What’s going on at Argosy University? How did this happen? And what happens to students?
William Flannigan, azcentral
Zayna Achmar, who had been studying clinical psychology at the Chicago branch of Argosy University for three years, was blindsided when the college closed this month. The last days were “chaotic and emotional,” she said.
Professors emptied out their offices, while students ran around trying to get their academic records. Even the library was giving away its books.
None of this had been on her mind when the 32-year-old enrolled at the university years ago, hoping to get her doctorate. Several people close to her had gone to the for-profit university, and it was accredited, so she thought it was safe.
Over the past semester, Argosy crumbled, it seemed, with little notice.
“I am not just devastated for myself, but for the professors and everyone else affected,” Achmar said.
There were warning signs, though students unfamiliar with the world of higher education may not have known where to look for them.
In many cases, that unfamiliarity was what brought them to an Argosy branch in the first place. Here’s what many of them didn’t know.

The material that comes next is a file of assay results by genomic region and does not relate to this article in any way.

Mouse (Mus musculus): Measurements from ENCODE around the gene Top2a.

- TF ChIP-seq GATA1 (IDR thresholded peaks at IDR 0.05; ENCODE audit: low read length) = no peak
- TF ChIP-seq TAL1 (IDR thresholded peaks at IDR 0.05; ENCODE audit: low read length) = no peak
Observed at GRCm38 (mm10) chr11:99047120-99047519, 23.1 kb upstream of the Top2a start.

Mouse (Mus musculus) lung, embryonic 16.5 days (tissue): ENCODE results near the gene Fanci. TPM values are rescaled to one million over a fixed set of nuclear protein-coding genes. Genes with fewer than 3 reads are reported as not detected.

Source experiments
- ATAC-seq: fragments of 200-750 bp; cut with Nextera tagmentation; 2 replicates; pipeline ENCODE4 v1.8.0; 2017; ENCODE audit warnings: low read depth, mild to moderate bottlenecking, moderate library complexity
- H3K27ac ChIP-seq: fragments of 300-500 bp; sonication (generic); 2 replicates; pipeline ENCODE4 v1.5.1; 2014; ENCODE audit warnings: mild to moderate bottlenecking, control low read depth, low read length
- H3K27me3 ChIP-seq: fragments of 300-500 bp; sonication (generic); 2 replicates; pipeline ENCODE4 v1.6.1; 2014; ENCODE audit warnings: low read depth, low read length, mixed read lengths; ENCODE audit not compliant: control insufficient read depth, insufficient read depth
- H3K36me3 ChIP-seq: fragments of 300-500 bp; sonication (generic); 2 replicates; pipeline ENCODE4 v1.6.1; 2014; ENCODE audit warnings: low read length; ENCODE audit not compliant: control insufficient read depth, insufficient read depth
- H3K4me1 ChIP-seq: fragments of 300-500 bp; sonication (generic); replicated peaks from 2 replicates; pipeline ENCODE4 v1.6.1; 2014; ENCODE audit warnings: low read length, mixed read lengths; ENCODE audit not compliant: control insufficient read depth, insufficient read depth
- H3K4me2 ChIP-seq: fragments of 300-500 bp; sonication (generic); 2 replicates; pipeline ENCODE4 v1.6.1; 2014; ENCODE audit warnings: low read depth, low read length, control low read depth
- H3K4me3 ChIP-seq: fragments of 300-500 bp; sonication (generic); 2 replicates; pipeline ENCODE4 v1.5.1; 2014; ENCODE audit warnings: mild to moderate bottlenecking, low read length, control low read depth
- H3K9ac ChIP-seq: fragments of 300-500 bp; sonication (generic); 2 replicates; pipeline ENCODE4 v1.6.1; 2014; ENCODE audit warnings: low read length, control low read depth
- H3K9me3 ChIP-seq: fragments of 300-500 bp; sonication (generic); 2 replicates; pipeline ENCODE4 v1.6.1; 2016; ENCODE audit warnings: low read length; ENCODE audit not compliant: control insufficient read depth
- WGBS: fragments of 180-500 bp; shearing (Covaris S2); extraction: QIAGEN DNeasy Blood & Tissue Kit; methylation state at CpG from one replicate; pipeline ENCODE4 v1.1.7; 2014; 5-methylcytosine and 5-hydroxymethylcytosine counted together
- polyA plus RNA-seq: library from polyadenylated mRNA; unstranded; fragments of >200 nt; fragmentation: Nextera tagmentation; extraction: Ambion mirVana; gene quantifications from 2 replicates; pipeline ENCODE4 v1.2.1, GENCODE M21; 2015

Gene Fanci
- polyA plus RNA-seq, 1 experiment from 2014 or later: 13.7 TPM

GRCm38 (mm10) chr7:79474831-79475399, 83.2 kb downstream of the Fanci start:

For-profit or nonprofit?
Most American colleges are tax-exempt. Whether they’re public or private, revenue from tuition and donations are supposed to go back into the university.
For-profits like Argosy University are supposed to make money. (Argosy tried to convert to a nonprofit college in 2017, but the U.S. Department of Education rejected that change before the college closed.)
Those universities often appeal to students for their ease of access and flexible hours: They often offer classes close to where students live and at night, to accommodate work schedules. They make enrolling easy andmarket to students a clear career path and a better life in an attainable time frame.
In the fall 2018 semester, U.S. four-year for-profits enrolled nearly 765,000 students. (That’s down about 15 percent from fall 2017, according to data from the National Student Clearinghouse.)
They advertise with great gusto and capture attention in a way that, say, a community college can’t.
They also have a reputation for high-profile closures.
In 2018, the Education Corp. of America’s 75 campuses shut their doors. In 2016, ITT Technical Institute closed. In 2015, it was the for-profit Corinthian College that fell. The list goes on: More than 100,000 students have been displaced by closings of colleges chains since 2015, according to The Chronicle of Higher Education. Often, the closures came after the federal government had started monitoring the colleges’ use of student-loan money.
When colleges close, students must pick up the pieces. And while they can in many cases get their federal student loan forgiven, there is no making up for lost time or the income they gave up while they were in class. It’s also unclear if other institutions will take the credits they earned.
Even those who complete their programs might still find themselves at a disadvantage.